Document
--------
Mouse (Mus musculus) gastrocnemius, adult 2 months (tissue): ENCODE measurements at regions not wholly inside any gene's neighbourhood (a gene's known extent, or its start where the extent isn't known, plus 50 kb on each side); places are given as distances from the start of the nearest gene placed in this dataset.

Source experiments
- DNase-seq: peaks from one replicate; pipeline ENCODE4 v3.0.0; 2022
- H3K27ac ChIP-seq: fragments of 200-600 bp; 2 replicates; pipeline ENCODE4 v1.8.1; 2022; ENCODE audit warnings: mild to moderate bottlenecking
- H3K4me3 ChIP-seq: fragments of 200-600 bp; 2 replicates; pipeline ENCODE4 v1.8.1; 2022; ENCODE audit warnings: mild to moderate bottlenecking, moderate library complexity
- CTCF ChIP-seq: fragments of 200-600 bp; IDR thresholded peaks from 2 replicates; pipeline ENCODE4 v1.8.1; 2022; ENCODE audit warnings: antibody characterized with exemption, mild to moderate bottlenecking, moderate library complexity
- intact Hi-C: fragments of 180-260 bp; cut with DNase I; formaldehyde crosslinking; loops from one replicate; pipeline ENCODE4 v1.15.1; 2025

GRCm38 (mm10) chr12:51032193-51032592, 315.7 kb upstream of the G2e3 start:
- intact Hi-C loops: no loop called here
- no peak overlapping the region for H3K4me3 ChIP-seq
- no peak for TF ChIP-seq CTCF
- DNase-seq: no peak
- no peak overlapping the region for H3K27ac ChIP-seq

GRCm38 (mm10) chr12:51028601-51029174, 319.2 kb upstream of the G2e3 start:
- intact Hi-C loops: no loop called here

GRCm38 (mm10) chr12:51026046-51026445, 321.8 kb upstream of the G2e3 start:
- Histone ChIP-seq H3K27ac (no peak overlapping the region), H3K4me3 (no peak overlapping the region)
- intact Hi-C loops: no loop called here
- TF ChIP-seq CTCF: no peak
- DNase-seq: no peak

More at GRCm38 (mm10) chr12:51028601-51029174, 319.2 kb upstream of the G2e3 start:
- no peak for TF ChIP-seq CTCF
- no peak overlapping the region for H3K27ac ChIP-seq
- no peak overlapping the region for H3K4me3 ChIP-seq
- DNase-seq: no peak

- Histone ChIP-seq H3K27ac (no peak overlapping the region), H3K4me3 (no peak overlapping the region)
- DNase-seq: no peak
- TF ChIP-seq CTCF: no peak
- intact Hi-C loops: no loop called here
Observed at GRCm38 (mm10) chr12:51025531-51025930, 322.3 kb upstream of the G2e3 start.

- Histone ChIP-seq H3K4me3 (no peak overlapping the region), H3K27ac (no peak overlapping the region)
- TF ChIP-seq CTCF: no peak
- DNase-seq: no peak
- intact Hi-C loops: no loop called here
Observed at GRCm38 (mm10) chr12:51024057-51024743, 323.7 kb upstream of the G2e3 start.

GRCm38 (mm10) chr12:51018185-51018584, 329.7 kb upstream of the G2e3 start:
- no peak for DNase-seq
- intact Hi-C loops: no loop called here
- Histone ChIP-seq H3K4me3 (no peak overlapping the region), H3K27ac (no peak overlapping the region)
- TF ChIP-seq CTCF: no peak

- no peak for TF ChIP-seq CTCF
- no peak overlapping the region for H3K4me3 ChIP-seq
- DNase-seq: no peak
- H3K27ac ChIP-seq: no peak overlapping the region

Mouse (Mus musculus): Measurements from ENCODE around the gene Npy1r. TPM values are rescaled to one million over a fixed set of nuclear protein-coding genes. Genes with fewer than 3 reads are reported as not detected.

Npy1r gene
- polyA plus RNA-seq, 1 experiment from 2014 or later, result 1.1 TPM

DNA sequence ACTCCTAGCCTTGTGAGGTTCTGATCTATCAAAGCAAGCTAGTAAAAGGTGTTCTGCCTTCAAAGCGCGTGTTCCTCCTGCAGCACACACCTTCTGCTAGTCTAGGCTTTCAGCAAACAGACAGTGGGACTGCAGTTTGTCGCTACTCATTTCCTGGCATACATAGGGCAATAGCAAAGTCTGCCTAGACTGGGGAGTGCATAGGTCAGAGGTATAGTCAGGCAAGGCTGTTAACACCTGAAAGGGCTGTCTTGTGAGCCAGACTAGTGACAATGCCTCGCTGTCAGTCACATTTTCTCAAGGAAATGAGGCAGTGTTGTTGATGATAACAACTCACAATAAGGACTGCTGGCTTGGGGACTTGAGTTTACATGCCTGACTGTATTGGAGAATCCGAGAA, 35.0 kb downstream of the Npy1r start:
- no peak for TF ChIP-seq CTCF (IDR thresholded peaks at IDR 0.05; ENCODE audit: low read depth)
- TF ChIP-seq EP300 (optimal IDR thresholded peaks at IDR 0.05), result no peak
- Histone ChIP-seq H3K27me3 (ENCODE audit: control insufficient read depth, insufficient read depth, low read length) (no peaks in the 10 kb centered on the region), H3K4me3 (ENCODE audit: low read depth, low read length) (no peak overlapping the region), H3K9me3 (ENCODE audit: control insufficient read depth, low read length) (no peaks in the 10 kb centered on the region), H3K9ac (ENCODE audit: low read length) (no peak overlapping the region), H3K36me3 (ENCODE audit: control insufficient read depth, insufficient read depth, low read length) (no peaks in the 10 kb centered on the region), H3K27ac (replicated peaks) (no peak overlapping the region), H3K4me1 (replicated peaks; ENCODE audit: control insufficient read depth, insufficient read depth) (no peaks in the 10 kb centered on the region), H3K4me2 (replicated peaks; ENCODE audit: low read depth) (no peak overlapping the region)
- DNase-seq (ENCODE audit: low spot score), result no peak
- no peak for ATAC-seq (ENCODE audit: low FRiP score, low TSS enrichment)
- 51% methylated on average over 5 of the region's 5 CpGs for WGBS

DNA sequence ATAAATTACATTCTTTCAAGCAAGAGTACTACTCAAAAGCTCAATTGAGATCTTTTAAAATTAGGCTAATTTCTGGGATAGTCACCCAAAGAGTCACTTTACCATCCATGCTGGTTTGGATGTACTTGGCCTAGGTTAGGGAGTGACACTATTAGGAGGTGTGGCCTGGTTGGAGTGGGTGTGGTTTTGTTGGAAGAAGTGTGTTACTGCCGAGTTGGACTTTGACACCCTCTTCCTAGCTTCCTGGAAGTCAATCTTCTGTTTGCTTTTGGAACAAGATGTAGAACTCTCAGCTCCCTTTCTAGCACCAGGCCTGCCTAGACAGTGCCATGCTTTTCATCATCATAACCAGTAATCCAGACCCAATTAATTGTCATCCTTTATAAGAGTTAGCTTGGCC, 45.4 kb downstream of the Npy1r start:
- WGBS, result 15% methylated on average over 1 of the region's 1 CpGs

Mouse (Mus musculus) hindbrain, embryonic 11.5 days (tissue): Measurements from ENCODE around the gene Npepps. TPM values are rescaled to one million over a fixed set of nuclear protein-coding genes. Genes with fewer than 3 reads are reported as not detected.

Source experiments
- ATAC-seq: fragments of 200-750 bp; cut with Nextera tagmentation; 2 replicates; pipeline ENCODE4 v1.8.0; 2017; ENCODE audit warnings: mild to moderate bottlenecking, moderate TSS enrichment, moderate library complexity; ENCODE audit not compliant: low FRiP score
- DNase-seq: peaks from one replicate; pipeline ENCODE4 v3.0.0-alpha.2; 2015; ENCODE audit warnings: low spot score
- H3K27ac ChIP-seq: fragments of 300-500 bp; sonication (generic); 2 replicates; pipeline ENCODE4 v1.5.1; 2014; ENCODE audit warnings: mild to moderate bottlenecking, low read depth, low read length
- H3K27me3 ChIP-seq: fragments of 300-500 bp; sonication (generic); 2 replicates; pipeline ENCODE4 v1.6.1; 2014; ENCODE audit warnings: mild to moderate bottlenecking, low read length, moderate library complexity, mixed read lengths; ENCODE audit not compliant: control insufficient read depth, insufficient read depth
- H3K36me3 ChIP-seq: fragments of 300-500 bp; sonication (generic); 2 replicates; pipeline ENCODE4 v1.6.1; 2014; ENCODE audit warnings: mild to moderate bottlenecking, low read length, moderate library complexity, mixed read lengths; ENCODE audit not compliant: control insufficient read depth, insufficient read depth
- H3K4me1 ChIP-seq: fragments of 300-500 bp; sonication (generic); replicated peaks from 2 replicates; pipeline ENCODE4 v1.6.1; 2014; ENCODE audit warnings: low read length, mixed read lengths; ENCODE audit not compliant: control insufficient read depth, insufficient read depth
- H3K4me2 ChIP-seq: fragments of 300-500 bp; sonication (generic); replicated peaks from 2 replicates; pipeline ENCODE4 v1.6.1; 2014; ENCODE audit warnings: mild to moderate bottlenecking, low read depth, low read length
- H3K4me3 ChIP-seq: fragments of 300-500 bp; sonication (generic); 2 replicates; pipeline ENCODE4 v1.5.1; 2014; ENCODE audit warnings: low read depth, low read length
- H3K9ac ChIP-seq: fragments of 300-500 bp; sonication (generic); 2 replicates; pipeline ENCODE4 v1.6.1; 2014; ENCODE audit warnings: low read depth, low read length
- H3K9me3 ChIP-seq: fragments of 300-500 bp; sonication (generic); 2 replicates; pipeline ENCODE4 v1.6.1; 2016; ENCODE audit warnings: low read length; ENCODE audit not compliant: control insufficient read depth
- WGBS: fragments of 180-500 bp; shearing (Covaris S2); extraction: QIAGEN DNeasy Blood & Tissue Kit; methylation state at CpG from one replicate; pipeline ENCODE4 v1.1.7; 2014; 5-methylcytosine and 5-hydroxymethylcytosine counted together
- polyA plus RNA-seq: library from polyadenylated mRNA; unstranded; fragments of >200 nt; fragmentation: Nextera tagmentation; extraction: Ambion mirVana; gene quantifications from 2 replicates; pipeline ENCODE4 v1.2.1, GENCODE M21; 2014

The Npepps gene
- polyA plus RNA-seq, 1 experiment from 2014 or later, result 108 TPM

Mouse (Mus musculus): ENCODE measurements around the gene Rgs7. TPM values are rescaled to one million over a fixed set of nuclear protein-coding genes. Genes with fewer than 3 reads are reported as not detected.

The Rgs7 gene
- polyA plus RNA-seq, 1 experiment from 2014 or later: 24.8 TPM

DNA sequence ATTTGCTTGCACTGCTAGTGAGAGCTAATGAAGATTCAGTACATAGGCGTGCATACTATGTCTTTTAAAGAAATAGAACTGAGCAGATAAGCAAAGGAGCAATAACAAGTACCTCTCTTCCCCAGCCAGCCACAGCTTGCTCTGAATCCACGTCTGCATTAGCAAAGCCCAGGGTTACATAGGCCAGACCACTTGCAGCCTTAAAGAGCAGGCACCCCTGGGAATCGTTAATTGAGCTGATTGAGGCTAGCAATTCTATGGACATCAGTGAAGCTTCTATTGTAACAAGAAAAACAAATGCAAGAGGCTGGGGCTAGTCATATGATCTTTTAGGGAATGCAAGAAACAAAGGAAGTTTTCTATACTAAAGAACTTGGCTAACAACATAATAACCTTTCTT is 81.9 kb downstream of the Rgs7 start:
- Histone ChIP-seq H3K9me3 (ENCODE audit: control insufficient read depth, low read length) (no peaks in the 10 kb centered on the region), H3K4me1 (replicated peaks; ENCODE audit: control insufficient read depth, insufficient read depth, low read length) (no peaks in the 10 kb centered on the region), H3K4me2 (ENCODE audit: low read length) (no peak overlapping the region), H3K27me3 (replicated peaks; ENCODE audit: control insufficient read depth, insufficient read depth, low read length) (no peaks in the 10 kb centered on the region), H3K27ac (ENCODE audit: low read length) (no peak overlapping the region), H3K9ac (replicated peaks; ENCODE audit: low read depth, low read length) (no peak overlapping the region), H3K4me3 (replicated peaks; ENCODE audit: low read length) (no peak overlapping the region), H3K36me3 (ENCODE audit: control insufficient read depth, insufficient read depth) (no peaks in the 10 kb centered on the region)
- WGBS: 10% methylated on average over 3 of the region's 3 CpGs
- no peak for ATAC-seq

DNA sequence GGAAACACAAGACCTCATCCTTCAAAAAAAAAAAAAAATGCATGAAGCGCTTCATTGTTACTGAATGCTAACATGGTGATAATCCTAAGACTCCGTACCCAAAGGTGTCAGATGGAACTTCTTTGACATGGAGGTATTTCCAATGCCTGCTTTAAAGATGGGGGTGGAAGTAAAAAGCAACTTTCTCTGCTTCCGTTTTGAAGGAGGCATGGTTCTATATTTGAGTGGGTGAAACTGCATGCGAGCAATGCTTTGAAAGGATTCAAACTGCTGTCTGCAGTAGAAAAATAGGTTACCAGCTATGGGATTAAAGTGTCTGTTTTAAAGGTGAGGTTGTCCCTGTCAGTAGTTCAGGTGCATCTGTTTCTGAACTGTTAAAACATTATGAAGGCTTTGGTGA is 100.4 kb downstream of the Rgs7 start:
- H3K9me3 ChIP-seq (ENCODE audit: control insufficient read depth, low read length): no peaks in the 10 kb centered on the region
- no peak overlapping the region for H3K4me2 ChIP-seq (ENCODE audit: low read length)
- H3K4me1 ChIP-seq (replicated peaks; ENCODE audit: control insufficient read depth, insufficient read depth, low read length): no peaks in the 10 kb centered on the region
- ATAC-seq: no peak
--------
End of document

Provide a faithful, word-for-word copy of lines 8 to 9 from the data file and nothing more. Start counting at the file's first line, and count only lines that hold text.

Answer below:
GRCm38 (mm10) chr12:51032193-51032592, 315.7 kb upstream of the G2e3 start:
- intact Hi-C loops: no loop called here